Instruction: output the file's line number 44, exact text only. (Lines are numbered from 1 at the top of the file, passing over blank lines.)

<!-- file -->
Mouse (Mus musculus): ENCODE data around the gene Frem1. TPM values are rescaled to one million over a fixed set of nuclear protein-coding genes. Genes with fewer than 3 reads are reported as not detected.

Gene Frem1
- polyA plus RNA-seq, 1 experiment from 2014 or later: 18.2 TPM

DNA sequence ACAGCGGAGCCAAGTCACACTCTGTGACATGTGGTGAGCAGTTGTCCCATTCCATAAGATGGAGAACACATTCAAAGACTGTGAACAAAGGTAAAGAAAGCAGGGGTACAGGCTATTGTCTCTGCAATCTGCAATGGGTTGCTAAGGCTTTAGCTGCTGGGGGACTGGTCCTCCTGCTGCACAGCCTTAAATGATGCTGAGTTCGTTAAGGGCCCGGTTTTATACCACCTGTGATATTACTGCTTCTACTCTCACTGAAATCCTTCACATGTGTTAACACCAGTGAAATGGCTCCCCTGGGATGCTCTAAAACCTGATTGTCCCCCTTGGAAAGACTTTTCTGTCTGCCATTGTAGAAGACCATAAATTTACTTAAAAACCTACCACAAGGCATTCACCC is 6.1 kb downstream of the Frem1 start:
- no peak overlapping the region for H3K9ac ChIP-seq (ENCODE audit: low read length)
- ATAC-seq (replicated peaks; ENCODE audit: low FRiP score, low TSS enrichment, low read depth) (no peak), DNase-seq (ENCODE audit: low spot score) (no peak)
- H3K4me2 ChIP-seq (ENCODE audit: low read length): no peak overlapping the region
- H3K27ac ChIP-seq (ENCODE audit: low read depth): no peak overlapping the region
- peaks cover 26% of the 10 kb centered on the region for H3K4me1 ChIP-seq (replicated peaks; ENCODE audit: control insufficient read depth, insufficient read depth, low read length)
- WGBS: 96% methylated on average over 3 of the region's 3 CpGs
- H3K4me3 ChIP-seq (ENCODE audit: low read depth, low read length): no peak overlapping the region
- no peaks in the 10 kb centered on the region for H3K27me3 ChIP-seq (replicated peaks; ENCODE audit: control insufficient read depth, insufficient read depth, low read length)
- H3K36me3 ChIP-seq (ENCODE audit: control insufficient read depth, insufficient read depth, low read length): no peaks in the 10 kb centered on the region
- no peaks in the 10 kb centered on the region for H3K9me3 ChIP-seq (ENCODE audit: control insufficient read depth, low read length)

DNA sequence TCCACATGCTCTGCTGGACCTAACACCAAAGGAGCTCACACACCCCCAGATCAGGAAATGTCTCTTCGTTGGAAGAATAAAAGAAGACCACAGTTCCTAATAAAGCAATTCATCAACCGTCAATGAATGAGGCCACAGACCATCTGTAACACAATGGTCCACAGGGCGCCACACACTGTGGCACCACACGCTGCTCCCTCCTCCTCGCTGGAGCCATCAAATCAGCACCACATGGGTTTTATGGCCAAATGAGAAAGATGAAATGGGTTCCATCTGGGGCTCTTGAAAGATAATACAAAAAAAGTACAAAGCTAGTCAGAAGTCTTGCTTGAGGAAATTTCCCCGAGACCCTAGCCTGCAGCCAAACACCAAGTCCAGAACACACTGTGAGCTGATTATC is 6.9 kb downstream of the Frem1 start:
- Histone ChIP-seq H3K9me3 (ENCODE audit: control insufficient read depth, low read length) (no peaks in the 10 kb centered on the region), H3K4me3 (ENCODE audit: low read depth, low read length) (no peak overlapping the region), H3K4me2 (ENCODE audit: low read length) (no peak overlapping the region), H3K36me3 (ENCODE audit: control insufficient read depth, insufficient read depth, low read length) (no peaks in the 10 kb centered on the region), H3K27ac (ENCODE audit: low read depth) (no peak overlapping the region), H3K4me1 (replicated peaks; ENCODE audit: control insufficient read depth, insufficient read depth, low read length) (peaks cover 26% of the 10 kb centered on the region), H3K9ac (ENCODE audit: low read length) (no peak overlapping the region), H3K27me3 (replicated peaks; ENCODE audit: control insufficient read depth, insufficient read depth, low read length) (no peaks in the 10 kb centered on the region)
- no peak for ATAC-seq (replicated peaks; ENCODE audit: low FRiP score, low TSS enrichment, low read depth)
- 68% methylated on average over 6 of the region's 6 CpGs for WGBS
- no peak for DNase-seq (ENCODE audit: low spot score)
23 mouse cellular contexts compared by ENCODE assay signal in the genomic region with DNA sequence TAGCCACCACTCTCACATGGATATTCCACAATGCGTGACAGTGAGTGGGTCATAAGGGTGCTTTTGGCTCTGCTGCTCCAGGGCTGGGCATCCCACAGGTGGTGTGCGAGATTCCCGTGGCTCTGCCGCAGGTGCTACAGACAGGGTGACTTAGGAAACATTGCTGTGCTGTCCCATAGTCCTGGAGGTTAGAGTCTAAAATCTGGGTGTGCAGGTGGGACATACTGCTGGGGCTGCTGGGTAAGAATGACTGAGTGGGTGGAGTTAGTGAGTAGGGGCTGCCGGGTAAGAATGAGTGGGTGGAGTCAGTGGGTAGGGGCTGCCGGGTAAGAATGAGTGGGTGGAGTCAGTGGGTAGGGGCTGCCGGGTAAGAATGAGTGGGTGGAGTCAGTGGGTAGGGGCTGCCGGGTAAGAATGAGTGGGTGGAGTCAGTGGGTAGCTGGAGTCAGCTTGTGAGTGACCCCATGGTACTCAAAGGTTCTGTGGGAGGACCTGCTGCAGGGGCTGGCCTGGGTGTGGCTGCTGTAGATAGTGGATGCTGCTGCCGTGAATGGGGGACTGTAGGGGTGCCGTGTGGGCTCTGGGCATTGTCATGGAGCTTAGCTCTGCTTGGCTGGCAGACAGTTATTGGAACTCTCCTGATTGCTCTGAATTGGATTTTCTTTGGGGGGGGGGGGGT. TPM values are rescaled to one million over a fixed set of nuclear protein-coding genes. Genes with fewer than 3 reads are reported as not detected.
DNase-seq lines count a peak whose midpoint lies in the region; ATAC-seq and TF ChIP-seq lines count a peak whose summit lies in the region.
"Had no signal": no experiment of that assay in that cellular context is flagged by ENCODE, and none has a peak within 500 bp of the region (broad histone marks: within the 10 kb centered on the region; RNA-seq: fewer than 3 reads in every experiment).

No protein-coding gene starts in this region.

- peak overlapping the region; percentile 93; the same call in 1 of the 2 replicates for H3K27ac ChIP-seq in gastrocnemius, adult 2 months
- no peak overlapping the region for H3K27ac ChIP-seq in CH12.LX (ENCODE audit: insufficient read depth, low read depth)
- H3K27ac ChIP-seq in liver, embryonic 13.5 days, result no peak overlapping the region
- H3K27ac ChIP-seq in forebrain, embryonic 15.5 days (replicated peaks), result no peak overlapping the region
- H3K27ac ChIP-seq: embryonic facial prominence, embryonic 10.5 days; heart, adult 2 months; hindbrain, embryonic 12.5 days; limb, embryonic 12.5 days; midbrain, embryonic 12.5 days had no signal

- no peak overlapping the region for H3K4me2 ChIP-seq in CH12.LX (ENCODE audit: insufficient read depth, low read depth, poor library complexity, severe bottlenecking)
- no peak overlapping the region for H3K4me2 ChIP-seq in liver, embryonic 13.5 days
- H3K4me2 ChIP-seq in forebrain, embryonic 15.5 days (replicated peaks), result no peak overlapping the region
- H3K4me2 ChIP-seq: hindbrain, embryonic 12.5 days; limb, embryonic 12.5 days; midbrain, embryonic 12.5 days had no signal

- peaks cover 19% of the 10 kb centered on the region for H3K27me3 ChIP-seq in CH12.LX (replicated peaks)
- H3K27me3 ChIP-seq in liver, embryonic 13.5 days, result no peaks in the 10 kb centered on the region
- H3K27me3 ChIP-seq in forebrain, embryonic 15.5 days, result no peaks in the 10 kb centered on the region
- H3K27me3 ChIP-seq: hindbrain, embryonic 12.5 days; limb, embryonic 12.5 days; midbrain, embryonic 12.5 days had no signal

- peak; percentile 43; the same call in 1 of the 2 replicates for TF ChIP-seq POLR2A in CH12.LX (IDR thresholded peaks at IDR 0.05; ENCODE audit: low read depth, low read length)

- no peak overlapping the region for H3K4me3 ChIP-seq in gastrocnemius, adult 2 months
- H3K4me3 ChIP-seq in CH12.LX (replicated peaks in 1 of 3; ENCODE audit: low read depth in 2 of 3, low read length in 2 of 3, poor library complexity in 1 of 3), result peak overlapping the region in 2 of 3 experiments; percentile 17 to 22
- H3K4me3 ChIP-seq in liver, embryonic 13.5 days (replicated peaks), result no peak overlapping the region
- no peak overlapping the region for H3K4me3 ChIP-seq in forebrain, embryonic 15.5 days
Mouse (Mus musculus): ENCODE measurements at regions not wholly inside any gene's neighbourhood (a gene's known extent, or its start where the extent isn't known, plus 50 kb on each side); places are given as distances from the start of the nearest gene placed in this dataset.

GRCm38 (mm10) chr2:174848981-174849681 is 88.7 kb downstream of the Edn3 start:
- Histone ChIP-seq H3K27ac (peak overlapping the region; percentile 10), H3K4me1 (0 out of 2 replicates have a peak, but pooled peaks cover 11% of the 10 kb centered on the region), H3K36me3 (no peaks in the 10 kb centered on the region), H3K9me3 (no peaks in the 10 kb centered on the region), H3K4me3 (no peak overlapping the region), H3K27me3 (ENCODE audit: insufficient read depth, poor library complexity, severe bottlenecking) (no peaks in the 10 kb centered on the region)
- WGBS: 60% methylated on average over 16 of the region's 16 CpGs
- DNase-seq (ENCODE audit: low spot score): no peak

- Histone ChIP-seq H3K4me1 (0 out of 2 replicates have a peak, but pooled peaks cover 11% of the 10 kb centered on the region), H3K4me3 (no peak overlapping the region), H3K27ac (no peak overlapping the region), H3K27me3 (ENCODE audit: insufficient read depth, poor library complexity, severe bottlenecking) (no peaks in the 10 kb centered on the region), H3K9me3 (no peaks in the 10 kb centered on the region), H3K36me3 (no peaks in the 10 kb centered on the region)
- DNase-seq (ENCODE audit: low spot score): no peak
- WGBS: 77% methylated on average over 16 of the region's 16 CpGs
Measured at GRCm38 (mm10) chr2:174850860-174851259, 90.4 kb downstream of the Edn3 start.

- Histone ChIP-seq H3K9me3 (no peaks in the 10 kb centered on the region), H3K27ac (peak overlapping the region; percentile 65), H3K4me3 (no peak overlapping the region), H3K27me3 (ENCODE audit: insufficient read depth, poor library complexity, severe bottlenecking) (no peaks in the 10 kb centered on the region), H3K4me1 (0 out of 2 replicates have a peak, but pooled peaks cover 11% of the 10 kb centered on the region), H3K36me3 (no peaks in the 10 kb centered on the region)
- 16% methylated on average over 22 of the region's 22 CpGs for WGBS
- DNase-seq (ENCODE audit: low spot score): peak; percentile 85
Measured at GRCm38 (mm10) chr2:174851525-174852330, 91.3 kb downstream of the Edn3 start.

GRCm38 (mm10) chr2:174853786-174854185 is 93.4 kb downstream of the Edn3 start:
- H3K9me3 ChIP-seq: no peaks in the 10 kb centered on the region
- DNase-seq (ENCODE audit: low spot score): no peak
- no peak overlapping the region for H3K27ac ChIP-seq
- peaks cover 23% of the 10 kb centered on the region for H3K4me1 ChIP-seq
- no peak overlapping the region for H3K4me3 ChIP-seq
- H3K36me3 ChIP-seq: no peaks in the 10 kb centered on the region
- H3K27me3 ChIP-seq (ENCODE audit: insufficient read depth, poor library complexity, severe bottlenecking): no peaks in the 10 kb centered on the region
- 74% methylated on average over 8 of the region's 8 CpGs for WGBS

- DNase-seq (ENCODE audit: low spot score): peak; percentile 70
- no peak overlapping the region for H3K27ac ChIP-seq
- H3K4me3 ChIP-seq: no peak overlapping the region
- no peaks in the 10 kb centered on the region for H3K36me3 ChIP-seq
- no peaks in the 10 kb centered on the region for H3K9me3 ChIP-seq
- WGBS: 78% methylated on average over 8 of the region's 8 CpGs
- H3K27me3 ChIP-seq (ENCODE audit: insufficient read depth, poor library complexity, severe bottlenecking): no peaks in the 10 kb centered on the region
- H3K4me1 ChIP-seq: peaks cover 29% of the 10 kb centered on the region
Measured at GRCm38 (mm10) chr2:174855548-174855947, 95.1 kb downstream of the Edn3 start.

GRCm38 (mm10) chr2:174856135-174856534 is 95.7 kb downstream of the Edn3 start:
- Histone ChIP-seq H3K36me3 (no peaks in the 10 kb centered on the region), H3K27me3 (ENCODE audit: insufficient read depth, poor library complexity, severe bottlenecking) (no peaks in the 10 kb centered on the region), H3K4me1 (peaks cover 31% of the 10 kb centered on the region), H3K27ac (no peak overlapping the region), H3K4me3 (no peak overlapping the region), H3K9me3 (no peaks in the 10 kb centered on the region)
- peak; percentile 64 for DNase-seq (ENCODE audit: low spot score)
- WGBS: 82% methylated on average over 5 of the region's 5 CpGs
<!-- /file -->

- Histone ChIP-seq H3K27ac (peak overlapping the region; percentile 10), H3K4me1 (0 out of 2 replicates have a peak, but pooled peaks cover 11% of the 10 kb centered on the region), H3K36me3 (no peaks in the 10 kb centered on the region), H3K9me3 (no peaks in the 10 kb centered on the region), H3K4me3 (no peak overlapping the region), H3K27me3 (ENCODE audit: insufficient read depth, poor library complexity, severe bottlenecking) (no peaks in the 10 kb centered on the region)